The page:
Top policymakers yesterday warned the world economy is not out of the woods and a global recovery is still far from secure, urging caution as central banks work on withdrawing critical support.
China’s Vice Premier Li Keqiang, the man tipped to become the country’s next premier, said there were still “twists and turns” ahead as the world pulls out of recession, echoing calls to caution from bankers and other leaders at the annual World Economic Forum in the Swiss ski resort of Davos.
His comments were echoed by South Korean President Lee Myung-bak, who heads the G20 this year, and urged member countries to tread gently as they begin to unwind extraordinary monetary stimulus measures.
John Lipsky, first deputy managing director of the International Monetary Fund, said even signs of a recovery and a move to raise growth forecasts showed differences in the speed of recovery: “Don’t exit too early, think about the long term,” he said.
Bankers, however, warned also of the risk of pulling out too late, potentially leading to distortions in competition.
“It’s a narrow path,” the head of the Bank for International Settlements, Jaime Caruana, said, arguing for a move “neither too early nor too late”.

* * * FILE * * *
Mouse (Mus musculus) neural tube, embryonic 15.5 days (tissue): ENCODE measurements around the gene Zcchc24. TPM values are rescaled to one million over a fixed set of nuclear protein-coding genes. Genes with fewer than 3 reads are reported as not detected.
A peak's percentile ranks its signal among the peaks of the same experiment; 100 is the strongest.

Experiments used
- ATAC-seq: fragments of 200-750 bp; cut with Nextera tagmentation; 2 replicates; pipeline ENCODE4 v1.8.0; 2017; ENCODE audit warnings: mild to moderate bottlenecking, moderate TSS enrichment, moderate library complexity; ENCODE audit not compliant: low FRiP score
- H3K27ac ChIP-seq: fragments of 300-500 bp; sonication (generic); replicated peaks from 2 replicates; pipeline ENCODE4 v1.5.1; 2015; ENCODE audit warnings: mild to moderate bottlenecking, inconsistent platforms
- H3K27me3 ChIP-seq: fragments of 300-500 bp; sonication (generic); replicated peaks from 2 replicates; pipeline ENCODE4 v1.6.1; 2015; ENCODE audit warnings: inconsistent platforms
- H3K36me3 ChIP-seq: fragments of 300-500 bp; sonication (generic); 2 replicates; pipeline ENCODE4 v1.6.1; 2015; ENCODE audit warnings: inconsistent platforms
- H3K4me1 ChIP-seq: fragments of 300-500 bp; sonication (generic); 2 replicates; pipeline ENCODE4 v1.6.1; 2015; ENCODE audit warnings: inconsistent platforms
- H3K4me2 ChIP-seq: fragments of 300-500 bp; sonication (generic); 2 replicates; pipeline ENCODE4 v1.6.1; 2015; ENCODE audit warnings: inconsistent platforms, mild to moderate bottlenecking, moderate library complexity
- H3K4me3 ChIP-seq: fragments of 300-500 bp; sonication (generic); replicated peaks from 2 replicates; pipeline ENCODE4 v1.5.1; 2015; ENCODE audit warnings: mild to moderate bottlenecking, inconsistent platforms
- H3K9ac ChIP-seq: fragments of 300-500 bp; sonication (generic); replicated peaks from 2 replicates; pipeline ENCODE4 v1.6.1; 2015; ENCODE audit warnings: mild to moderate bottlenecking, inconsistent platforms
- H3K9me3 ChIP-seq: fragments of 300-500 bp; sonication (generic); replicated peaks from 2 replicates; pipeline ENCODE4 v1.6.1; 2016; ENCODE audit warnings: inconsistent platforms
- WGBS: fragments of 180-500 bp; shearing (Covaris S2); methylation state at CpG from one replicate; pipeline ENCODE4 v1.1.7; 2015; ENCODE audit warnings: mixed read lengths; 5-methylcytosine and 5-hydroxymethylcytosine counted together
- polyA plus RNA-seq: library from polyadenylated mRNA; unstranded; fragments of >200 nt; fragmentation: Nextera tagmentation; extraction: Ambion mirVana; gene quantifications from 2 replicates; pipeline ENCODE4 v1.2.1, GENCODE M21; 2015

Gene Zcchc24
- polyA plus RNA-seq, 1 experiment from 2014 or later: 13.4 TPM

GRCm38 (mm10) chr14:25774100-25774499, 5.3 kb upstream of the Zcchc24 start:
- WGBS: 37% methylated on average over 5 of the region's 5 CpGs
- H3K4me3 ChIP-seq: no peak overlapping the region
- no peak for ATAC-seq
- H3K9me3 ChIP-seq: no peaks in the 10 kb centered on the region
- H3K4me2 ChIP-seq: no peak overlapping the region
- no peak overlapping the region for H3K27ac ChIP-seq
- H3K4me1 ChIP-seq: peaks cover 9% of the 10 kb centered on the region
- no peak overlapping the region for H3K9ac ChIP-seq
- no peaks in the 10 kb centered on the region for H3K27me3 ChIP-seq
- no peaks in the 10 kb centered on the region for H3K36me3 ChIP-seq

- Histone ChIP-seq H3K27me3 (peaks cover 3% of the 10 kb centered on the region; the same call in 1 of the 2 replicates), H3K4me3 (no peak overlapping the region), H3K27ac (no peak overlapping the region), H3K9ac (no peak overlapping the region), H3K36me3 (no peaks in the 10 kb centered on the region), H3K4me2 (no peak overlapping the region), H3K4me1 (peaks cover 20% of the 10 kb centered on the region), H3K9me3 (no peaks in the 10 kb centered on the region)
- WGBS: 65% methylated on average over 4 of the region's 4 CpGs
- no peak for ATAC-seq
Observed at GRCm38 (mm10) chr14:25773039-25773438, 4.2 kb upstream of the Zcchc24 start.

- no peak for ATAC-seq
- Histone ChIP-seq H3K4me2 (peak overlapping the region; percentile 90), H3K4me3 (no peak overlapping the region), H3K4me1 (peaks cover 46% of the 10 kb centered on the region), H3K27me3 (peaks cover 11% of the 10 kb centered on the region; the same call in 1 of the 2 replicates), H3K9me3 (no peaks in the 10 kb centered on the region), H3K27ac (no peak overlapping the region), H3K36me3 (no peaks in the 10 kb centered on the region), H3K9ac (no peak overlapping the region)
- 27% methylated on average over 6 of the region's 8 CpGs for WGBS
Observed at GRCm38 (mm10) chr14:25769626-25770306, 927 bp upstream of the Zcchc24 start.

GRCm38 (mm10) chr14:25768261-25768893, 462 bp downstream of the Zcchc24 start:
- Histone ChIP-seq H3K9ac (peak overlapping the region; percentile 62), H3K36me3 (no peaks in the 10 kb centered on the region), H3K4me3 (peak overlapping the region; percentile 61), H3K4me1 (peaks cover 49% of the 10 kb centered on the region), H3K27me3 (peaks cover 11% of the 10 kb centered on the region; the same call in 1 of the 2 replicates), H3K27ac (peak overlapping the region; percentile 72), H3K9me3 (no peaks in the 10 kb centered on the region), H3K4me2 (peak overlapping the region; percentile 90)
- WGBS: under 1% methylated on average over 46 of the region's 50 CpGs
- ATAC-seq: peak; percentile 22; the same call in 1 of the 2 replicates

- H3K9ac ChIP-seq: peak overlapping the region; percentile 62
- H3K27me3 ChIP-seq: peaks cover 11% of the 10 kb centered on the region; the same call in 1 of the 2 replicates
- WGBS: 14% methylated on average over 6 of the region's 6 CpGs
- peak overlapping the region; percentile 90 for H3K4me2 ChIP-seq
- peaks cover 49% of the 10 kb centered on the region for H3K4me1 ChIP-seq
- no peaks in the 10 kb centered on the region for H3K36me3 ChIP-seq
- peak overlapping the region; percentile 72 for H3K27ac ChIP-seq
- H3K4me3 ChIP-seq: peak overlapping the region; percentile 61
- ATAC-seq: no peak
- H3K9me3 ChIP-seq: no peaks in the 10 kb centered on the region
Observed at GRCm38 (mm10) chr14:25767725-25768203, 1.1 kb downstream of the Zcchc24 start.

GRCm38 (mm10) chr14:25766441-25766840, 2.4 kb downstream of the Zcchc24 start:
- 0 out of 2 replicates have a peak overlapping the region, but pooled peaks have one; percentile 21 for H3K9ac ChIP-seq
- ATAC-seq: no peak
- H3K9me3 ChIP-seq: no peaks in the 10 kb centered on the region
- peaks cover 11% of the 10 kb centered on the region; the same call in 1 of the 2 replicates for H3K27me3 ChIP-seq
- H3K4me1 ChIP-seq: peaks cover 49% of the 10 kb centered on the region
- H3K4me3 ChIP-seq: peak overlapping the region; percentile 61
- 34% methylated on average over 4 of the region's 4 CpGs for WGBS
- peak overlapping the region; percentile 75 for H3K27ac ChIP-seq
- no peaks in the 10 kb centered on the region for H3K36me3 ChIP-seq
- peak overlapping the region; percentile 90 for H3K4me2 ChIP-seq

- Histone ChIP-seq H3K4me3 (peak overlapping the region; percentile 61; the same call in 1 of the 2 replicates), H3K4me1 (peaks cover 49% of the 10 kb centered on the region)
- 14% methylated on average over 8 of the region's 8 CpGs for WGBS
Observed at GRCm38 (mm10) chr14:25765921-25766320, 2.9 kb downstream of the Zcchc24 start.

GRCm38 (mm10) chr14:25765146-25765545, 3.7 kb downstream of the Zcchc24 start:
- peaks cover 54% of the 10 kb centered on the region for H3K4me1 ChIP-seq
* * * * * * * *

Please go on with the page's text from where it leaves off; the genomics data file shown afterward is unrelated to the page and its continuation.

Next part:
Business leaders joined the call for fiscal discipline as an important element in restoring sustainable growth. “We have shamelessly borrowed from our children. And we used it, we didn’t invest it. That’s the picture we’re in,” said Ben Verwaayen, chief executive of Alcatel-Lucent.
“We cannot be complacent,” said Sergio Ermotti, deputy chief executive of Italian bank Unicredit.
Wall Street executives attending the forum welcomed US President Barack Obama’s plan to create jobs and a softening of his attack on banks in his State of the Union address, but questioned whether the proposals would become law.
City A.M. Reporter